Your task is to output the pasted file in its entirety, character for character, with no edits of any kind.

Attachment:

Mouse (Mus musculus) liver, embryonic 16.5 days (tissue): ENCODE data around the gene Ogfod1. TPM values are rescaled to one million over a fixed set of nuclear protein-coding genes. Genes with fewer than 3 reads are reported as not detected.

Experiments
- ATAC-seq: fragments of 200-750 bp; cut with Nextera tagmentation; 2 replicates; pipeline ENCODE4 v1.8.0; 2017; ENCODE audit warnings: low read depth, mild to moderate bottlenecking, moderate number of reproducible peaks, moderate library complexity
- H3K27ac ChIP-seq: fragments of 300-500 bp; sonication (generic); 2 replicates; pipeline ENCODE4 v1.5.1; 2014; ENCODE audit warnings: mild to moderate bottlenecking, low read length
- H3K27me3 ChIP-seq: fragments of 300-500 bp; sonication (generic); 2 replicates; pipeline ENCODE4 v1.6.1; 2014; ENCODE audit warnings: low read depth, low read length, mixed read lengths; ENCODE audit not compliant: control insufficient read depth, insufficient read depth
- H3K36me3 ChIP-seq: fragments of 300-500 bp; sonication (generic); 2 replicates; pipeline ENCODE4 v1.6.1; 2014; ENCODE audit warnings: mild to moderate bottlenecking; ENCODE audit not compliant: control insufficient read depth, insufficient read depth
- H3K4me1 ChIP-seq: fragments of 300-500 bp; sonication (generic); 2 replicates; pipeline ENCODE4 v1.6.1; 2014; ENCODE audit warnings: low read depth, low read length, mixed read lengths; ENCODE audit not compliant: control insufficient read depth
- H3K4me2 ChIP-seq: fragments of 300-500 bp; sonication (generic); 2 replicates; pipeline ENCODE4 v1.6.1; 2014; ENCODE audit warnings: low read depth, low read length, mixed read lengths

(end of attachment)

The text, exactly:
Mouse (Mus musculus) liver, embryonic 16.5 days (tissue): ENCODE data around the gene Ogfod1. TPM values are rescaled to one million over a fixed set of nuclear protein-coding genes. Genes with fewer than 3 reads are reported as not detected.

Experiments
- ATAC-seq: fragments of 200-750 bp; cut with Nextera tagmentation; 2 replicates; pipeline ENCODE4 v1.8.0; 2017; ENCODE audit warnings: low read depth, mild to moderate bottlenecking, moderate number of reproducible peaks, moderate library complexity
- H3K27ac ChIP-seq: fragments of 300-500 bp; sonication (generic); 2 replicates; pipeline ENCODE4 v1.5.1; 2014; ENCODE audit warnings: mild to moderate bottlenecking, low read length
- H3K27me3 ChIP-seq: fragments of 300-500 bp; sonication (generic); 2 replicates; pipeline ENCODE4 v1.6.1; 2014; ENCODE audit warnings: low read depth, low read length, mixed read lengths; ENCODE audit not compliant: control insufficient read depth, insufficient read depth
- H3K36me3 ChIP-seq: fragments of 300-500 bp; sonication (generic); 2 replicates; pipeline ENCODE4 v1.6.1; 2014; ENCODE audit warnings: mild to moderate bottlenecking; ENCODE audit not compliant: control insufficient read depth, insufficient read depth
- H3K4me1 ChIP-seq: fragments of 300-500 bp; sonication (generic); 2 replicates; pipeline ENCODE4 v1.6.1; 2014; ENCODE audit warnings: low read depth, low read length, mixed read lengths; ENCODE audit not compliant: control insufficient read depth
- H3K4me2 ChIP-seq: fragments of 300-500 bp; sonication (generic); 2 replicates; pipeline ENCODE4 v1.6.1; 2014; ENCODE audit warnings: low read depth, low read length, mixed read lengths